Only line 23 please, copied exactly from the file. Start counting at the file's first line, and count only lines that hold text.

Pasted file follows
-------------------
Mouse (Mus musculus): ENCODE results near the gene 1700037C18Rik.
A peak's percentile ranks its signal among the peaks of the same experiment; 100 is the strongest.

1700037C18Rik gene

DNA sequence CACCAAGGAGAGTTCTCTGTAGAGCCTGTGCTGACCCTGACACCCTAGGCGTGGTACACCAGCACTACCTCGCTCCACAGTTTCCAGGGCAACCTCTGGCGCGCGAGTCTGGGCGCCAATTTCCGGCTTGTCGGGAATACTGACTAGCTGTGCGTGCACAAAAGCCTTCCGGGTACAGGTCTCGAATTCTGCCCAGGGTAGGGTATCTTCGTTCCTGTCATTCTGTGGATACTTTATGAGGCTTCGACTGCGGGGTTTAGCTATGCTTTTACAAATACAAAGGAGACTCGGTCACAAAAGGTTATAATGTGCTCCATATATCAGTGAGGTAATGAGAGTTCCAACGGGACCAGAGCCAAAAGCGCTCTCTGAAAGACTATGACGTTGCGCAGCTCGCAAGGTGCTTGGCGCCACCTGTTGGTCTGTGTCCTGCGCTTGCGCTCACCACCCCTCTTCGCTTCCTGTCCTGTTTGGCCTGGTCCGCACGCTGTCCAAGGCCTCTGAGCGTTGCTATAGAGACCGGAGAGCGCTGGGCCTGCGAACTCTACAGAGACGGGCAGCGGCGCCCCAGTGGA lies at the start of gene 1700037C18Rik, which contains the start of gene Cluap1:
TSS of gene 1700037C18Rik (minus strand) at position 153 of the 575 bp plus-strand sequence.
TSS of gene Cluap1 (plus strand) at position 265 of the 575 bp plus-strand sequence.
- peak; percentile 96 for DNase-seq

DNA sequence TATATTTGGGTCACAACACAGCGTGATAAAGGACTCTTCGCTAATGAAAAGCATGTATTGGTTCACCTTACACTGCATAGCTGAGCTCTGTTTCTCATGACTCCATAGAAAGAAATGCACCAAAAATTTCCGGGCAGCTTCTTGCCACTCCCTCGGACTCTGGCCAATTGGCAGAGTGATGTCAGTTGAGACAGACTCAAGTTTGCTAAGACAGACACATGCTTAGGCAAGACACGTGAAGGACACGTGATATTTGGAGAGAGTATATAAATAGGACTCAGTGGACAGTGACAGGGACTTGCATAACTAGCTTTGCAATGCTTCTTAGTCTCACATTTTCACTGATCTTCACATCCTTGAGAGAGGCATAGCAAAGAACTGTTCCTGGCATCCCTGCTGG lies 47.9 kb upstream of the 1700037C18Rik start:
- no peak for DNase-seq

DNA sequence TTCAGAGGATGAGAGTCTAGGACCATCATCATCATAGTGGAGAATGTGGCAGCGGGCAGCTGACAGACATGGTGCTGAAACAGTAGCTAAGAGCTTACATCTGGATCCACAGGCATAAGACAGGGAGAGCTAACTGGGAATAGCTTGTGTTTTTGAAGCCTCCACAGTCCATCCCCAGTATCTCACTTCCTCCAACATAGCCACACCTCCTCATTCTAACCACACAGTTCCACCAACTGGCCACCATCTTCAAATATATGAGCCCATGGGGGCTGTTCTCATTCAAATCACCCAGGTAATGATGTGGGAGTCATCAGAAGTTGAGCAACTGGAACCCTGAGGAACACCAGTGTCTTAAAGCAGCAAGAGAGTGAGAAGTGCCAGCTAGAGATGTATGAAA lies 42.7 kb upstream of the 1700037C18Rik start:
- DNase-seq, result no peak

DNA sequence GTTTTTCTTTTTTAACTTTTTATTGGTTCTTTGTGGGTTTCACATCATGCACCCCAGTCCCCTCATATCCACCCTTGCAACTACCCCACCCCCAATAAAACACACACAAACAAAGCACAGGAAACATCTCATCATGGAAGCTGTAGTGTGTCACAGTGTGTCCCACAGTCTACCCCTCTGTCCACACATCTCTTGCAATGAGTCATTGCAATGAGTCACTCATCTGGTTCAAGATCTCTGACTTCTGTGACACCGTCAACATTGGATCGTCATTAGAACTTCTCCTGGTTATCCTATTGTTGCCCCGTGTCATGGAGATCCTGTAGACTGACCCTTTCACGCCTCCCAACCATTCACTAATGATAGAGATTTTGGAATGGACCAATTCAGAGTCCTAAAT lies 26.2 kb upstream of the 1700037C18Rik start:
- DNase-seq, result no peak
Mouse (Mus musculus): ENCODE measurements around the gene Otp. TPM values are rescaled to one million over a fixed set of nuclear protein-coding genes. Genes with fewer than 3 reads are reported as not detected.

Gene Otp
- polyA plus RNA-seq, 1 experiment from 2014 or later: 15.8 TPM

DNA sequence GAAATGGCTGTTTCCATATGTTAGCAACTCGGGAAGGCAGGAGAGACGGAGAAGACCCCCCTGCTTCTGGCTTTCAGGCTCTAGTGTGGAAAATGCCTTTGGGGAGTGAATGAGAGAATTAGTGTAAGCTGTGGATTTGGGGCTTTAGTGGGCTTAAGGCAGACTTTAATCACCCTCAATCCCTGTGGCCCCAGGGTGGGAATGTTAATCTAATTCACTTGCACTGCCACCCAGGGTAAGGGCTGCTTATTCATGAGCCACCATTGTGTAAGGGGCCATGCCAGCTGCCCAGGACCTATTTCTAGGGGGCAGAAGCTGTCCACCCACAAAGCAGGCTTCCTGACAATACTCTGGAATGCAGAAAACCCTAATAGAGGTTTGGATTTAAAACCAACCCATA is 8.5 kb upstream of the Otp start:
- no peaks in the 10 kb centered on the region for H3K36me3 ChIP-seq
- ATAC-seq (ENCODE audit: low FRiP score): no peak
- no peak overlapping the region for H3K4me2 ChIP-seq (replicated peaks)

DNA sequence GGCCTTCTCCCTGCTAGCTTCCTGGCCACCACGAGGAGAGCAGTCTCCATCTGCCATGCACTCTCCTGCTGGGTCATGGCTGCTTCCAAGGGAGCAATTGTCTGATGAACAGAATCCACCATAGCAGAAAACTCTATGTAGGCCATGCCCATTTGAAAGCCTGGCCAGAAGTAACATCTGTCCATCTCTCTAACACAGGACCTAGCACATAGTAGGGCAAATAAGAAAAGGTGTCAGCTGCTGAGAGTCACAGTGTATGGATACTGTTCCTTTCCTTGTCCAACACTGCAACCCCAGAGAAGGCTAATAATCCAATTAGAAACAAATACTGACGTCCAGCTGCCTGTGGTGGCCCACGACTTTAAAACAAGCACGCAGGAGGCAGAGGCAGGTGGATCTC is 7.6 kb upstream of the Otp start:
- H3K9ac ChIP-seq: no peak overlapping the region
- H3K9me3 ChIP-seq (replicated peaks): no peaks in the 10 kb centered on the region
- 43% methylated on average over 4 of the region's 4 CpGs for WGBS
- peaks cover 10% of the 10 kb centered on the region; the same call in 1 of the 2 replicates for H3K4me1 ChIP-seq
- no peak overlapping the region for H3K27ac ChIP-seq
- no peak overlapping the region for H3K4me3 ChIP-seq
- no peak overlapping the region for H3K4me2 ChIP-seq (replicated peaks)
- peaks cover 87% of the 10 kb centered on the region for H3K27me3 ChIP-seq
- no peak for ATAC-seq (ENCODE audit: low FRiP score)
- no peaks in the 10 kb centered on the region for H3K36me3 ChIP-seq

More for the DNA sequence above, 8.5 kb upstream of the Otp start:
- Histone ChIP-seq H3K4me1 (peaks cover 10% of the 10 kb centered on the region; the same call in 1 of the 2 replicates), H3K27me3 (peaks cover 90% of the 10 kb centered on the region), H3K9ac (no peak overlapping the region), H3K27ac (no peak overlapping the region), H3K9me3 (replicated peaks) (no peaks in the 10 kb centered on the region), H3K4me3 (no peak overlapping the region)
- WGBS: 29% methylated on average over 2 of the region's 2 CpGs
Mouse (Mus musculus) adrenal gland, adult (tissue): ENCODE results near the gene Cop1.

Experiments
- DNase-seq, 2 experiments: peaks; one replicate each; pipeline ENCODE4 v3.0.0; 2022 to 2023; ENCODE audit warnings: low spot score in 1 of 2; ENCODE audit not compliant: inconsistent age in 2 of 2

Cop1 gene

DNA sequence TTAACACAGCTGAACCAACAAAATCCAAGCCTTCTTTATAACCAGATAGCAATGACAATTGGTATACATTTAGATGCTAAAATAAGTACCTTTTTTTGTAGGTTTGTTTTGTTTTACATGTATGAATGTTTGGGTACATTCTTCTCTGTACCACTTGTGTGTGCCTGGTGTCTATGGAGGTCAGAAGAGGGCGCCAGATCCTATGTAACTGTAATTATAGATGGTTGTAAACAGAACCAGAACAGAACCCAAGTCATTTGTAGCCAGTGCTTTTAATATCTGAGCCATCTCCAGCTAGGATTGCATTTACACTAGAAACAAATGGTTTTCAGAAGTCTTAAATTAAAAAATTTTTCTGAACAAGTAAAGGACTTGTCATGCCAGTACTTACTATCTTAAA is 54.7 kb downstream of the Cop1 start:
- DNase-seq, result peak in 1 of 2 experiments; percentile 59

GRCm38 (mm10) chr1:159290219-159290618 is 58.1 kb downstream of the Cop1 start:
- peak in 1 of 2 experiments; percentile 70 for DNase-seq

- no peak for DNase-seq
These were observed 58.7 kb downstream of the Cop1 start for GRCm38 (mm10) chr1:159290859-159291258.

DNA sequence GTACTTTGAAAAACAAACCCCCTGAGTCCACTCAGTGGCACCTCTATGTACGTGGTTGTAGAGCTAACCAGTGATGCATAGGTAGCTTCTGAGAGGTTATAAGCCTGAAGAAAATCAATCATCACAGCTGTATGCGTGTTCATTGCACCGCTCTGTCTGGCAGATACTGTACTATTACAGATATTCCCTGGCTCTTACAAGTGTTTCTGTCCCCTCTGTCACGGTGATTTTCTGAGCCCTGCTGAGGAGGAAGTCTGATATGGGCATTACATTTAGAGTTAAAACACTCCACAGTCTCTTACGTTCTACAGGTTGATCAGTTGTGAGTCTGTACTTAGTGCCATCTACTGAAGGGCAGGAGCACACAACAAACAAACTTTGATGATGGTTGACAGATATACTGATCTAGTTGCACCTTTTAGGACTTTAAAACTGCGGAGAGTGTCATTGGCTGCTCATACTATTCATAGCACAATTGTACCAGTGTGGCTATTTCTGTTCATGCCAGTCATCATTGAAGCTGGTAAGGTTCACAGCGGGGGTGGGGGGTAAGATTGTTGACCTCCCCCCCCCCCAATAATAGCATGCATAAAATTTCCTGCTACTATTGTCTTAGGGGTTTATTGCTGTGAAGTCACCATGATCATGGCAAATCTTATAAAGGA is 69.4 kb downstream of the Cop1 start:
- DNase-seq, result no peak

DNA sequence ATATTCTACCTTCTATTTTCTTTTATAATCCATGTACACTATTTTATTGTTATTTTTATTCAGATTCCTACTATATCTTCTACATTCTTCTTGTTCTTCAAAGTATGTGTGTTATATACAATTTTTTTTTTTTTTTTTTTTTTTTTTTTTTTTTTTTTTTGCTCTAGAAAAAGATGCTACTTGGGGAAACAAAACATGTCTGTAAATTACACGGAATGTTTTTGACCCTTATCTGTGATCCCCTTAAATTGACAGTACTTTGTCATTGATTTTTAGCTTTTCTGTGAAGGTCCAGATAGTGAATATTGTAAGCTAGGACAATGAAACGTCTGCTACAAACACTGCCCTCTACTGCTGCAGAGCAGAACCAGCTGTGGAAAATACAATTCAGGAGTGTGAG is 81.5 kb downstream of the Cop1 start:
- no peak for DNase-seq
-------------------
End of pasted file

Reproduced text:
- H3K9me3 ChIP-seq (replicated peaks): no peaks in the 10 kb centered on the region